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Interesting 16th-century frescoes

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2nd or 3rd-century sarcophagus

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Roman mosaic art discovered under a square in Cordoba

The Alcazar was yet another remarkable place to wander around and take in the history as we stepped back in time. Seeing places like this makes the history we learned in school come alive. It is no longer just stuff from textbooks but actual events and places. Queen Isabella walked these hallways, touched these walls and probably bathed in the bath house while deciding whether to fund the voyage of Christopher Columbus, which ultimately changed history. This is why travel means so much to me.

More to come as we visit the Jewish Quarter and a cool museum in Cordoba.

Thanks for travelling with me.

 

I love visiting museums and learning the history of a place, especially one as old as Malta. The only rainy day we encountered during our visit found me mesmerized by the Museum of Archeology in the capital city, Valletta. The museum is located in the Auberge de Provence, a baroque building built in 1571, which was house to the Knights of the Order of St John originating from Provence, France. It is a beautiful place to view these amazing ancient treasures.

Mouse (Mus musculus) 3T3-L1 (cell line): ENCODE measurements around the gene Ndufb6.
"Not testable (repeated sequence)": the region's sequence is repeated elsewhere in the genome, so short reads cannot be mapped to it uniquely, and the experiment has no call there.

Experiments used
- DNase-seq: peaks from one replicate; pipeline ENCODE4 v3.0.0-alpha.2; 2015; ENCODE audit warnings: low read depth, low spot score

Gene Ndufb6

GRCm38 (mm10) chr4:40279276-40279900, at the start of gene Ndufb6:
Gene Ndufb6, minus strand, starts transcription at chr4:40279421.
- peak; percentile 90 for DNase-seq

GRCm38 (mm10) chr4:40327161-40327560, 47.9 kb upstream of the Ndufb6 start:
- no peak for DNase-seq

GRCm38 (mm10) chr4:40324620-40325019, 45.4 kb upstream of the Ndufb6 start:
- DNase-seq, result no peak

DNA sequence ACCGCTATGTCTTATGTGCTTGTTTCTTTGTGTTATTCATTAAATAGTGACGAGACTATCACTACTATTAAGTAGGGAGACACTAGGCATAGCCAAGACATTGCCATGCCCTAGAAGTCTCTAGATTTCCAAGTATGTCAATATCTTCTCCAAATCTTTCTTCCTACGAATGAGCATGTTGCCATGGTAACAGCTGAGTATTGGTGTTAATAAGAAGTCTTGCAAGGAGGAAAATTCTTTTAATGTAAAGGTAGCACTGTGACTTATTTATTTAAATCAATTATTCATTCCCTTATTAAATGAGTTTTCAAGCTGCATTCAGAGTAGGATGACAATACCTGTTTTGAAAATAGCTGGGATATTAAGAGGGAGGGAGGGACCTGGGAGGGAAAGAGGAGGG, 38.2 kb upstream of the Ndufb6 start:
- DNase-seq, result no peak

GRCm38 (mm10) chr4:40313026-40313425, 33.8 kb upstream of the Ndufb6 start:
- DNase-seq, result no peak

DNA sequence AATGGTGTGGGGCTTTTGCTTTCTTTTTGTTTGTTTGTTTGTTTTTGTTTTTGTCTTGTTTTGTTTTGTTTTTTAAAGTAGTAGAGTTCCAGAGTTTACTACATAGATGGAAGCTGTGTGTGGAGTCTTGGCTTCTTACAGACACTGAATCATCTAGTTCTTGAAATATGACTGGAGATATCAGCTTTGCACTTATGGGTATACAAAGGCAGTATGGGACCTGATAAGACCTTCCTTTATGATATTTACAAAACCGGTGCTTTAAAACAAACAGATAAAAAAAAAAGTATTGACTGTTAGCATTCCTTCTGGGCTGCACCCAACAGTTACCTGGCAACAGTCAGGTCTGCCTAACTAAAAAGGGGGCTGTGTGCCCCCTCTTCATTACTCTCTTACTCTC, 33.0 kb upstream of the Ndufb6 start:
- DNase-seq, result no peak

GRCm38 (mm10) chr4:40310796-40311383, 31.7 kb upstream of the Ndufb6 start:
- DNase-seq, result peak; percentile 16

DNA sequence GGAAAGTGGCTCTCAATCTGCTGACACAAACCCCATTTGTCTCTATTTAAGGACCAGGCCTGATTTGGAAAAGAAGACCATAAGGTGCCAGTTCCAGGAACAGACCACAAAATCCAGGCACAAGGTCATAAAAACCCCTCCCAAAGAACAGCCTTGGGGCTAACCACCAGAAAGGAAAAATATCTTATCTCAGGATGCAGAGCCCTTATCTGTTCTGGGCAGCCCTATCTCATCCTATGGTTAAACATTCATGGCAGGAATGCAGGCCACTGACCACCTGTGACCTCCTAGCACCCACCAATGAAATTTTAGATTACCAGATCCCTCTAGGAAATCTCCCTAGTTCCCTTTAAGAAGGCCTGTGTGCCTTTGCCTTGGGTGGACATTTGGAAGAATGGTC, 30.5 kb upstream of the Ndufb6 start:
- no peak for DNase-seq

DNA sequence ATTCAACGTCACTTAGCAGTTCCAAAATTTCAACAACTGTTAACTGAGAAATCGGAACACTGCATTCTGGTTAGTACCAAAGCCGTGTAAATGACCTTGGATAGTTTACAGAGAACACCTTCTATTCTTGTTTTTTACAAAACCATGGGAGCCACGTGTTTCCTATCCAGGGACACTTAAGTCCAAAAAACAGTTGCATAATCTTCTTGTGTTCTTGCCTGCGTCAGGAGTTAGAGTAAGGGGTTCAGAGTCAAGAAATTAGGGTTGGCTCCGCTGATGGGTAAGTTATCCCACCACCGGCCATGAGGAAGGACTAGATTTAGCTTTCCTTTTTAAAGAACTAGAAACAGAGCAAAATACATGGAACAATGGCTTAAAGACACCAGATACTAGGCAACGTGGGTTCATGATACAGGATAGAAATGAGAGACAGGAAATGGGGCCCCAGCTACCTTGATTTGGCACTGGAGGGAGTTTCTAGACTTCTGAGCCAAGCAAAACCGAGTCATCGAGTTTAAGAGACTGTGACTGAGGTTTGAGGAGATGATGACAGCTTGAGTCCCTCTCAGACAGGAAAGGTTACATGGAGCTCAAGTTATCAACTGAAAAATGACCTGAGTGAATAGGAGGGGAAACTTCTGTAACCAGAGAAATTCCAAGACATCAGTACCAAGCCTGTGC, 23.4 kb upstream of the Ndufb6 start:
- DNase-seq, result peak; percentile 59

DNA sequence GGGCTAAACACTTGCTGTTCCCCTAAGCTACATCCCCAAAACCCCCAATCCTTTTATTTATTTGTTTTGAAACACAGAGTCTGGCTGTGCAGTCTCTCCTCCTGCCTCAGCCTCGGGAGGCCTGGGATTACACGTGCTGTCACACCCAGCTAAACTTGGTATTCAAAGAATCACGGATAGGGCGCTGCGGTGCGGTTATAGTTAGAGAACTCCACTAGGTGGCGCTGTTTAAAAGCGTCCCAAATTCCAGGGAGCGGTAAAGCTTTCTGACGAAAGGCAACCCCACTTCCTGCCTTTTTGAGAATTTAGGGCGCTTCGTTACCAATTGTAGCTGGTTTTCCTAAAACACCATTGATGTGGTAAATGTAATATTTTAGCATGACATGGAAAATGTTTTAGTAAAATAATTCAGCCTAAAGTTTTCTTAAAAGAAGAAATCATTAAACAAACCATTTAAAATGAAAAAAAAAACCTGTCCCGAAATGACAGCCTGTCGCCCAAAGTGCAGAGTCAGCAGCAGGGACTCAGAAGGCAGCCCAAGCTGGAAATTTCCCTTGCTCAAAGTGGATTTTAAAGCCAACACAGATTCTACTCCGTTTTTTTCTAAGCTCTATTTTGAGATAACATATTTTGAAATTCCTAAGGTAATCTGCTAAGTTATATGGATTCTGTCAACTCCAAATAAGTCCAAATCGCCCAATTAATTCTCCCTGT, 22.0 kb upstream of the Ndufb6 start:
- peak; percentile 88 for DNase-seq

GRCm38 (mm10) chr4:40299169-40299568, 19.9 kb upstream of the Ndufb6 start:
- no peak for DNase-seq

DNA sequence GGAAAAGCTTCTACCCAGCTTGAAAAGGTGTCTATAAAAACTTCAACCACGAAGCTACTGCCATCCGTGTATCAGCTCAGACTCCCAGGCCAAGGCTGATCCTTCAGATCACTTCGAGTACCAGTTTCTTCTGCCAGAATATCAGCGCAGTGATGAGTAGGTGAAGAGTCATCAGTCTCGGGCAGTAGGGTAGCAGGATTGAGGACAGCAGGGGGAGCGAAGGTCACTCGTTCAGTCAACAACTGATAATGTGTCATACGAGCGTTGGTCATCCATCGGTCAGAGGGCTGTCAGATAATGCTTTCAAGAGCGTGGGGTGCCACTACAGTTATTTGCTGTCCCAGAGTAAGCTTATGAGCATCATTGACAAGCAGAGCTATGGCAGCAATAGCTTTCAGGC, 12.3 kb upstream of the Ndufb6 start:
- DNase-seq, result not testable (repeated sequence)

The Museum exhibits artefacts dating back to Malta’s Neolithic period (5000 BC) up to the Phoenician Period (400 BC). On display are the earliest tools used by the prehistoric people giving an insight into their daily lives. Many interesting pottery pieces are also on display.

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This is one huge coffee mug. Perfect for a Venti Latte!

The highlight for me was the 5000-year old ‘Sleeping Lady’ from the Ħal Saflieni Hypogeum. It is a small ceramic figurine about 12cm in length and was found in a burial pit at a prehistoric underground burial place. It is an amazing example of craftsmanship from prehistoric times. Seems creativity has been around a long time.

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The Sleeping Lady

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I found the anthropomorphic sarcophagus from the Phoenician Period also fascinating.

 

Parts of prehistoric temples with photographs of the original site they were found in.  Swirls were a popular design those days.

Animals were often depicted

as were fish

Many of the goddess figurines were found headless, the heads found in another location. No one knows why.

Ancient writing unearthed in a neolithic temple.

A  rare Phoenician carving of a human

I like how the museum featured cartoons throughout the displays making them more interesting and understandable for young people.

Do you like visiting museums? I would love to know about your favourite museum?